Accounting Concepts

Accounting concepts are a set of standards that businesses use to record financial transactions. These concepts are universally accepted and help prevent disputes, discrepancies and claims of fraud or mismanagement.

The historical cost concept states that assets and liabilities should be recorded at their historic cost rather than their current market value. This is to ensure that the information included in the books of accounts is reliable and verifiable.

Balance sheet

A balance sheet is a financial statement that provides a snapshot of a business’s finances (what it owns and owes) at a specific point in time. Whether you are reviewing the balance sheet for your own company or as a potential investor, it is an important financial tool.

A company’s balance sheet will follow an accounting equation, where assets are on one side and liabilities and shareholder equity are on the other, with both sides balancing out. This equation makes sense because a company has to pay for everything it owns by either borrowing money as a service (liabilities) or taking it from investors (issuing shareholder equity).

Assets include cash and cash equivalents, short-term government bonds, accounts receivable, inventory and other items that can be converted into cash quickly. Non-current assets include plant, property and other long-term investments that cannot be converted to cash quickly, but that will last more than a year. Liabilities include a company’s current debt and long-term debt, which may include interest payments on loans or obligations to pay for goods and services in the future.

Profit and loss statement

The profit and loss statement, also known as an income statement or P&L report, is a financial document that details a company’s revenues and expenses over a specific period. It is usually prepared monthly, quarterly or annually and helps business owners understand how their businesses are doing.

A P&L statement starts with the revenue section, which shows total sales for a period of time. It also includes lines for cost of goods sold, gross margin and selling and administrative expenses.

When a company sells merchandise, it may have to pay sales discounts and allowances, which will be shown in the net revenue line. When these deductions are taken out, the company’s net revenue is the total amount of money it expects to make during an accounting period.

The next line in the P&L statement is the costs of sales, which includes all the expenses incurred in producing a product or service. The costs are subtracted from the net revenue to produce a number called net income or profit.

Cash flow statement

The cash flow statement is an important component of a company’s financial statements. It provides a comprehensive view of a firm’s cash movement over a period of time, and it works in tandem with the income statement and balance sheet to provide a complete picture of a company’s financial health.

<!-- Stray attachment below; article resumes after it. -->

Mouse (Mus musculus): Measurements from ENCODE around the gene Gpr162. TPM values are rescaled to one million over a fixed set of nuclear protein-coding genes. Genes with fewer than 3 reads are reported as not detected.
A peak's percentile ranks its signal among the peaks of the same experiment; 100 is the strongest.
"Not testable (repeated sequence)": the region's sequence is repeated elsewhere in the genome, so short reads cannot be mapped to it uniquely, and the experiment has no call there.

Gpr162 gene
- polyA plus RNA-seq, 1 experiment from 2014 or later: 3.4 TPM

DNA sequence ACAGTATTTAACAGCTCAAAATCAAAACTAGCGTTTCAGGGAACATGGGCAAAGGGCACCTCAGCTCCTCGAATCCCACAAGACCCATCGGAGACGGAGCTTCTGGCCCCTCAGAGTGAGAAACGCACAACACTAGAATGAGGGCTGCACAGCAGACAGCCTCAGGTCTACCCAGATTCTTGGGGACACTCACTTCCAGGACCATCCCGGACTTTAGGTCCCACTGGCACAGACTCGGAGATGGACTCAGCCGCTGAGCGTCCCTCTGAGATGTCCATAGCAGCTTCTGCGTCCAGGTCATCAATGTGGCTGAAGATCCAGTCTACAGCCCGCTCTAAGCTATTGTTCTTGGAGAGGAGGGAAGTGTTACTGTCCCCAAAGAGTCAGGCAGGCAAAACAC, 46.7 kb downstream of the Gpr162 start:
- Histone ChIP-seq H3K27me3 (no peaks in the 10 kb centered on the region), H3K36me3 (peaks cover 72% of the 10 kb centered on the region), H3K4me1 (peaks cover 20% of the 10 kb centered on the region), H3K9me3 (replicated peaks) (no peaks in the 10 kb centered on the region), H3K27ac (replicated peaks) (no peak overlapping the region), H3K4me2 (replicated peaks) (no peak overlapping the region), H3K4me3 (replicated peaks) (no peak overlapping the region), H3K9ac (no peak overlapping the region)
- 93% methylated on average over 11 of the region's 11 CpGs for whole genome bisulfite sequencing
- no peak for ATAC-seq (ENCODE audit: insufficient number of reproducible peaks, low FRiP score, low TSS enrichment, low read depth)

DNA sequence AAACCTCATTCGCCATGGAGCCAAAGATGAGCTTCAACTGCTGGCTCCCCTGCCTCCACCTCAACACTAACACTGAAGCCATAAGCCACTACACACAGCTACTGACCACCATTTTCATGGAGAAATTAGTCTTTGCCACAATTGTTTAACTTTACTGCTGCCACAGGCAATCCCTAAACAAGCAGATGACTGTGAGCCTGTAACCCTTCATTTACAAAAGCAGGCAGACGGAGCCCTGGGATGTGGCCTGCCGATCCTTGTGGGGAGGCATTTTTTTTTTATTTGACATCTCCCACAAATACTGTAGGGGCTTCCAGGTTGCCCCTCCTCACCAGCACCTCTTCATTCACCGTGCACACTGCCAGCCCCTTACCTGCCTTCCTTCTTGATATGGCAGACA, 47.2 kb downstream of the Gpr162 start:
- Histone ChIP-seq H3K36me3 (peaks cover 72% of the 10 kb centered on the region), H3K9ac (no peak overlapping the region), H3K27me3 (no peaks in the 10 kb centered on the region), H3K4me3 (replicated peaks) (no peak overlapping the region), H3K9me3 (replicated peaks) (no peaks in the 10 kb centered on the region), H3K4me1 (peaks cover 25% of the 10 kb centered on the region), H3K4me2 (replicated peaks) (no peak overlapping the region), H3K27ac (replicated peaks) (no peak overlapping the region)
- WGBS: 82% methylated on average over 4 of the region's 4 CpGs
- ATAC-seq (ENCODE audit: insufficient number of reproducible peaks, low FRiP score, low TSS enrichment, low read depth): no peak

Cash inflows from operations include cash received from the sale of goods and services, royalties on the use of a company’s assets, or other sources of cash. It also includes money paid to suppliers for raw materials or equipment.

Free cash flow (FCF) is the cash you have on hand before paying off any debt or investing in new capital. This is calculated by subtracting noncash expenses, interest payments, and changes in working capital from net income.

Adjusting for current liabilities (accounts receivable, inventories, and prepaid expenses) is an important part of the cash flow statement. The more money you owe to your customers, the less cash you have available.

Statement of cash flows

The cash flow statement shows how much money a company receives and spends over time. This allows companies to assess their liquidity and long-term solvency.

The statement is divided into three principal segments: cash from operating activities, cash from investing, and cash from financing. The cash from operations section displays cash inflows and outflows that are primarily generated through operating business activities, such as sales of products or services, inventory transactions, interest payments, tax payments, and wages to employees.

Cash from investing includes money that a company spends on investments such as buying equipment, building buildings or purchasing short-term assets. An increase in investment activity on the cash flow statement is a sign that a company is investing in its future.

The last section of a cash flow statement is the cash flow from financing. This section measures cash flows from a company’s owners and creditors, usually through debt or equity. These figures are typically reported on a company’s 10-K report to shareholders each year.

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